Not all contraceptives are suitable for everyone after giving birth. For example, you should not use some methods if you have certain medical conditions, such as high blood pressure. 

If you are breastfeeding, or if you developed certain medical conditions during pregnancy or delivery, you will need to wait at least 6 weeks before you can use the: 

  • combined pill 
  • vaginal ring 
  • contraceptive patch.

You might want to use condoms in the meantime. Talk to your midwife about all of this. You can also talk to your GP, health visitor or a sexual health clinic. You will be asked about contraception at your 6-week postnatal check. 

Breastfeeding as a form of contraception 

Because breastfeeding can suppress ovulation, some women use it as a form of natural contraception. This is known as the Lactational Amenorrhoea Method (LAM).  

When used correctly and consistently, less than 2 in 100 women who use LAM will get pregnant in the first 6 months. But it is not suitable for everyone and can become unreliable when: 

  • gaps between feeds are longer than 4 hours during the day or longer than 6 hours at night 
  • other foods or liquids are substituted for breast milk 
  • your baby reaches 6 months old 
  • you have a period.

Find out more about sexual and reproductive health after having a baby

If you are thinking about having another baby, find out more about planning a pregnancy.  

What if I do not want to have sex after having a baby? 

You might find you go off sex for a while after you have had a baby. You are recovering and looking after a tiny baby. You’re likely to be tired from sleepless nights.  

The early weeks with a baby can feel intense. Understandably, you may feel so focused on your new role and responsibilities as a parent that sex is the last thing on your mind. This is all quite normal but talk to your health visitor or GP if you think it has become a problem.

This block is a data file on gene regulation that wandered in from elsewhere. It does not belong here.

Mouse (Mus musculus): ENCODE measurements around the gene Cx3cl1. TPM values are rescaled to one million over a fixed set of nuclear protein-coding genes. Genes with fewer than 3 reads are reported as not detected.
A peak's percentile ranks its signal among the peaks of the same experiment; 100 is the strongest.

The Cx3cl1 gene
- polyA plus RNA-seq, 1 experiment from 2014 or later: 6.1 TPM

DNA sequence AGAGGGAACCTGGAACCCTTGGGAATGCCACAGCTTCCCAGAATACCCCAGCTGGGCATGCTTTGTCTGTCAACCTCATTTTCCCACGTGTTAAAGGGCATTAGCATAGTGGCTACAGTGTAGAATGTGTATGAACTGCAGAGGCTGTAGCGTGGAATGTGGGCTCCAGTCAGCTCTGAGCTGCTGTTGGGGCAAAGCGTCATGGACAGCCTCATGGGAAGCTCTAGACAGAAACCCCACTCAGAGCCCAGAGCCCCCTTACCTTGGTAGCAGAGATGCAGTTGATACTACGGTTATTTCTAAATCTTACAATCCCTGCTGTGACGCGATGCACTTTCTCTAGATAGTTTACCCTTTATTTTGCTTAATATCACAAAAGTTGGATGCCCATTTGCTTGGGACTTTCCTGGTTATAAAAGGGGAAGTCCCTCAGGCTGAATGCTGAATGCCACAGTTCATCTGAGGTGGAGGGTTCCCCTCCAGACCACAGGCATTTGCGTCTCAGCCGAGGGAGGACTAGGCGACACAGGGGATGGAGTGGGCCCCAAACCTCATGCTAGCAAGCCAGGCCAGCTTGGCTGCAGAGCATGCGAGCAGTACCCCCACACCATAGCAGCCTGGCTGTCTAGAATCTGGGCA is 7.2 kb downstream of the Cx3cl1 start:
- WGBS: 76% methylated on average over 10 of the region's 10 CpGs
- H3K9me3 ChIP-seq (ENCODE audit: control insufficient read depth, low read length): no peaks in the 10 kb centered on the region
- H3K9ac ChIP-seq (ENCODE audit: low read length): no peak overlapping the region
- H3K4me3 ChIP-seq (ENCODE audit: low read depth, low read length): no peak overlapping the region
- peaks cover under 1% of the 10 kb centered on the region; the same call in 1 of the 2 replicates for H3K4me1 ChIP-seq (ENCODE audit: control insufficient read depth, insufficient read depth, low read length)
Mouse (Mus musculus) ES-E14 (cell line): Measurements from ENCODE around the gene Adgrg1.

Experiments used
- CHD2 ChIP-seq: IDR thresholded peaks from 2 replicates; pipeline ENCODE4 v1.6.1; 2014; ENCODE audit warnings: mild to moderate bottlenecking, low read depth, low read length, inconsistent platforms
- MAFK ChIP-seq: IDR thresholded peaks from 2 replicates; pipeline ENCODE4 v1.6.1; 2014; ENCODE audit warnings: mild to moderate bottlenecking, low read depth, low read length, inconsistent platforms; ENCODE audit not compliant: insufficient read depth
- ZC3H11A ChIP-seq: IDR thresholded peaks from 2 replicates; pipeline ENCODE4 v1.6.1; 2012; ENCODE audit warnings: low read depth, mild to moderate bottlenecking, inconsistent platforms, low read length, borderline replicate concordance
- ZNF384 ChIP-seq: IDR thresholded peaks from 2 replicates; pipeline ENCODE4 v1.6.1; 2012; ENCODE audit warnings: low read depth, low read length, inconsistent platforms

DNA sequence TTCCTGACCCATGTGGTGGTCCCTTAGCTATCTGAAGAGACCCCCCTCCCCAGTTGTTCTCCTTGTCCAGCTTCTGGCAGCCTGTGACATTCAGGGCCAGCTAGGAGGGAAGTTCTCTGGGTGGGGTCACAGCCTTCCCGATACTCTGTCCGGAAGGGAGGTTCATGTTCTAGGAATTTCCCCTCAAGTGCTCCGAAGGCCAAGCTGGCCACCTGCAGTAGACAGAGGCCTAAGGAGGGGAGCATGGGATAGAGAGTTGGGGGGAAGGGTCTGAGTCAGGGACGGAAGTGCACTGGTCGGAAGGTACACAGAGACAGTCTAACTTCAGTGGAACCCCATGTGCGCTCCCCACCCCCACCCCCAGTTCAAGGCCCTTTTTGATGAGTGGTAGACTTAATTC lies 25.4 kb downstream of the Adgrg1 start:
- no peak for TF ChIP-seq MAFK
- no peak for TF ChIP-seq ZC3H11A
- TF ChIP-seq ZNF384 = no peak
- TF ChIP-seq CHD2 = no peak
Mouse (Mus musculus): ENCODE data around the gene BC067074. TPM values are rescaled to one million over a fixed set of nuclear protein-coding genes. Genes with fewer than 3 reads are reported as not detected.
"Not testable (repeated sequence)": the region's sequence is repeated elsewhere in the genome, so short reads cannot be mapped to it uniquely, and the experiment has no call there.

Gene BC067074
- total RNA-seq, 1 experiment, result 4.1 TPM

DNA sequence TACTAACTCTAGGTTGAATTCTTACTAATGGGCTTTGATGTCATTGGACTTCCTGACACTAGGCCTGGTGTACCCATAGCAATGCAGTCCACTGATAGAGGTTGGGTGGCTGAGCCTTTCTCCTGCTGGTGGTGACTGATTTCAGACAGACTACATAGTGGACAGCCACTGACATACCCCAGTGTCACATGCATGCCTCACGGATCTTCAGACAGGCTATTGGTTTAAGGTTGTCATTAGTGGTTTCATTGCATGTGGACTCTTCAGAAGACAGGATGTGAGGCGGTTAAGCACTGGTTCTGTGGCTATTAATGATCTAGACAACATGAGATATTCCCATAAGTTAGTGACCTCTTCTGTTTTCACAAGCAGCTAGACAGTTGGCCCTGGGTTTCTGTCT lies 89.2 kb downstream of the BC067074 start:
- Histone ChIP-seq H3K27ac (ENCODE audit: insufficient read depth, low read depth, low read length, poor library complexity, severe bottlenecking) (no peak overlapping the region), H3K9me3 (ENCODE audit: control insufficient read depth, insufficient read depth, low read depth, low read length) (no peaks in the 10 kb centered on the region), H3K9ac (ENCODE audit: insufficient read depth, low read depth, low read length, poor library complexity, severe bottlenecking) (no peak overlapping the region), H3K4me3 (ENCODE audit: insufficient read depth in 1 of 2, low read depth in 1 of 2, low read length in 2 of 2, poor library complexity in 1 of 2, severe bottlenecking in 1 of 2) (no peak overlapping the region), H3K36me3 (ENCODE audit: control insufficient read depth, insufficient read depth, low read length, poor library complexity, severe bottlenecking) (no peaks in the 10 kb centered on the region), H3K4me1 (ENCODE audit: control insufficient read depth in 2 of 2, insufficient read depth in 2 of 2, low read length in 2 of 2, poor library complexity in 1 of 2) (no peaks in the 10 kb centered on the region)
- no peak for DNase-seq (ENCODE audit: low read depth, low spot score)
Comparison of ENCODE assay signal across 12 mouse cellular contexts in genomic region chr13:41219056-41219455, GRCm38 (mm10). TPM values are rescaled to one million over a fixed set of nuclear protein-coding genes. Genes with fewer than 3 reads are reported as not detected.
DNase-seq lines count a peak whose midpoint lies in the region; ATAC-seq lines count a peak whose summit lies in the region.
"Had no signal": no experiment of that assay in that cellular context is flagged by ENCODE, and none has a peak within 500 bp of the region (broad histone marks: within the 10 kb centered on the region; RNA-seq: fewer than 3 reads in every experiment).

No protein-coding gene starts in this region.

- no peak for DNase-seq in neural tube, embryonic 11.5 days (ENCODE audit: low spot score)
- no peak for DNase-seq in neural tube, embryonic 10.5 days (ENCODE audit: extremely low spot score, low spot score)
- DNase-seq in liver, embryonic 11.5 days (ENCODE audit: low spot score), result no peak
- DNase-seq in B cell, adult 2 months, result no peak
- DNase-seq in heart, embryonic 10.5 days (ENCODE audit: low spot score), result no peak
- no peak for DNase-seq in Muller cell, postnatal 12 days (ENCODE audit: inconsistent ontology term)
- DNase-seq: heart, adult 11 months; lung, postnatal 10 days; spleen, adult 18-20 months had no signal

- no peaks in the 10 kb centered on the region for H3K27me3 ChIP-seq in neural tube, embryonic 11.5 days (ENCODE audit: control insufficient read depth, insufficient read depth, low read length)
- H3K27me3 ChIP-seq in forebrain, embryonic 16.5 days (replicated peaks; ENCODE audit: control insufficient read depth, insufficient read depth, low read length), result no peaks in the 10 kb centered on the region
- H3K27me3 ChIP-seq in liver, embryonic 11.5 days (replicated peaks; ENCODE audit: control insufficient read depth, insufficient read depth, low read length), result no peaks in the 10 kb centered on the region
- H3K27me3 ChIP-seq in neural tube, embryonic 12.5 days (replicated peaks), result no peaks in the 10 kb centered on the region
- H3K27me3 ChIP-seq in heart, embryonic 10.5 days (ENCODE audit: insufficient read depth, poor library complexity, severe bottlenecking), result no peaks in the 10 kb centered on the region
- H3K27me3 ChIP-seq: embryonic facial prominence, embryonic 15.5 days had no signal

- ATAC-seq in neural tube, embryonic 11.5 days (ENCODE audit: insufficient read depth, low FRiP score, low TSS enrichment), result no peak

Your mental health 

You will have a range of emotions and feelings after giving birth and you may find your mood can quickly change. You may feel angry and teary for no reason. This is known as the baby blues. It is normal as your hormones change and your body gets used to not being pregnant. As a result, you may not be feeling very sexy. 

Some women have postnatal depression (PND), which is different from the baby blues. Postnatal depression is when you have constant feelings of sadness, loss of interest, hopelessness, guilt or self-blame for weeks or months after you have had a baby. You may have other symptoms, such as poor appetite and low confidence, and it could affect your libido (sex drive) too. 

Talk to your midwife or GP if you think you have any symptoms of depression, and they last for more than two weeks. Find out more about postnatal depression

Your feelings about your post-baby body 

Your body will look different after giving birth. This may not bother some people, but others may have negative feelings about their post-baby body, which may affect their sexual confidence. Finding time for yourself is hard when you have a new baby but even doing some gentle exercise may help you feel better about yourself. If you had a straightforward birth, you can start gentle exercise as soon as you feel up to it. This could include walking, gentle stretches, pelvic floor exercises and swimming. 

It is a good idea to wait until after your 6-week postnatal check before you start any high-impact exercise, such as aerobics or running.

Will my partner’s sex drive change after our baby’s birth?  

Your partner’s sexual desire may go up and down after you give birth as they adjust to life with a new baby. Lots of people go through this in the early days, months and years of having children. You are not alone.  

If they do not want to have sex, try not to let it dent your confidence. It may be because: 

  • they are feeling tired, perhaps because they are coping with sleepless nights, or they have had to go back to work  
  • they are afraid that sex may be painful for you  
  • they are in parent mode and sex is not a priority 
  • they are feeling anxious or depressed (postnatal depression can also affect all partners).

Try talking to your partner about how you are both feeling. This will help you work through it and figure out ways you can stay close and intimate. 

If you and your partner need help then talk to your GP. They might refer you to a therapist or a couples counsellor. 

Talking to other new parents, friends and family, can also help.  


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Review dates
Reviewed: 14 June 2023
Next review: 14 June 2026